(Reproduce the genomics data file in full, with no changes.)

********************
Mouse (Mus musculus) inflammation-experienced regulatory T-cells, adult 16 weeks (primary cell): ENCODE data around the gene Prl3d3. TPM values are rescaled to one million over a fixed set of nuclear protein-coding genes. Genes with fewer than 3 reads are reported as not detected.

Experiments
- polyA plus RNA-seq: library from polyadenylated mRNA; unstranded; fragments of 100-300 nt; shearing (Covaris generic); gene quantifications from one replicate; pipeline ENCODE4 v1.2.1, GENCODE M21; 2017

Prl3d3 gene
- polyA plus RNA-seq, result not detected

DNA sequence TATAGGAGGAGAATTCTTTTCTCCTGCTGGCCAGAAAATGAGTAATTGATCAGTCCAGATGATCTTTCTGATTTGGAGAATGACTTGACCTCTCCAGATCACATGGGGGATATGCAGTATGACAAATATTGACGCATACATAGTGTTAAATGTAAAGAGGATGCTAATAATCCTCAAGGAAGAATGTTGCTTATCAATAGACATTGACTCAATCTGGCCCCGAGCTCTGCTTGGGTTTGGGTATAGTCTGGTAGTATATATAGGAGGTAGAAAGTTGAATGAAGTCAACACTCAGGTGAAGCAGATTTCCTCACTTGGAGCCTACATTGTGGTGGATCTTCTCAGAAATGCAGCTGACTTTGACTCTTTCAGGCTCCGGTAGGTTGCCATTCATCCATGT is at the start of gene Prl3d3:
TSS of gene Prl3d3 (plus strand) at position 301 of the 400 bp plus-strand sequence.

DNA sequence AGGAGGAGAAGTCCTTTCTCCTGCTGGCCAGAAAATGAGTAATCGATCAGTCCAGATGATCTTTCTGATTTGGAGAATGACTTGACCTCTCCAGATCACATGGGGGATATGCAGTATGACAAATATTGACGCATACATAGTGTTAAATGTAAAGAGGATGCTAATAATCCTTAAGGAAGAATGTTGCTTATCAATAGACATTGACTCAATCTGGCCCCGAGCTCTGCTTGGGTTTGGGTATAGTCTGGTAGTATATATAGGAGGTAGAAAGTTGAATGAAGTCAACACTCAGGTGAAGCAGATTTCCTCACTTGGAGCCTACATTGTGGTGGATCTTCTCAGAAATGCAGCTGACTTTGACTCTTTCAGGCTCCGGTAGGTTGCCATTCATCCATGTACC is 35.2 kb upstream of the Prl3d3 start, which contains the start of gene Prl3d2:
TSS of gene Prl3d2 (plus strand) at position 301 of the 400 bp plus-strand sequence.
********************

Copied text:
Mouse (Mus musculus) inflammation-experienced regulatory T-cells, adult 16 weeks (primary cell): ENCODE data around the gene Prl3d3. TPM values are rescaled to one million over a fixed set of nuclear protein-coding genes. Genes with fewer than 3 reads are reported as not detected.

Experiments
- polyA plus RNA-seq: library from polyadenylated mRNA; unstranded; fragments of 100-300 nt; shearing (Covaris generic); gene quantifications from one replicate; pipeline ENCODE4 v1.2.1, GENCODE M21; 2017

Prl3d3 gene
- polyA plus RNA-seq, result not detected

DNA sequence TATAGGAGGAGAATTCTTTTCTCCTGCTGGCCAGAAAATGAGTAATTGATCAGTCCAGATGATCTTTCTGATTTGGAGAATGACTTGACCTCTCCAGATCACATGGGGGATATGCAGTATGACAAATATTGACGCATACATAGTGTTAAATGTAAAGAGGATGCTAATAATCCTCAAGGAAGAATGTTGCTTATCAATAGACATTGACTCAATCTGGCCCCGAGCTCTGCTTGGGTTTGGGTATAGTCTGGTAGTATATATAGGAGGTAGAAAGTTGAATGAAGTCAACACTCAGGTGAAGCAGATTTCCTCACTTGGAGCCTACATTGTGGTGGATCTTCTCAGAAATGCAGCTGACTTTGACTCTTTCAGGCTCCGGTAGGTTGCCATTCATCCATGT is at the start of gene Prl3d3:
TSS of gene Prl3d3 (plus strand) at position 301 of the 400 bp plus-strand sequence.

DNA sequence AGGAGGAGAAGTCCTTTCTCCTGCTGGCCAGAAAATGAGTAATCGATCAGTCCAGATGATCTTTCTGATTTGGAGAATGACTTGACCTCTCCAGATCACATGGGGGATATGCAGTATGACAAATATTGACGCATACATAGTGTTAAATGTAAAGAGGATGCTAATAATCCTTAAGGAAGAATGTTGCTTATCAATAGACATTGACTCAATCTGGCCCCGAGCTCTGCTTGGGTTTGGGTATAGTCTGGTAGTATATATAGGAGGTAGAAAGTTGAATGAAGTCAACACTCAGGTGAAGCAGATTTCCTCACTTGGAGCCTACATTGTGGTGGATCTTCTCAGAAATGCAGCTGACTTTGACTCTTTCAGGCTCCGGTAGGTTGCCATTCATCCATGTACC is 35.2 kb upstream of the Prl3d3 start, which contains the start of gene Prl3d2:
TSS of gene Prl3d2 (plus strand) at position 301 of the 400 bp plus-strand sequence.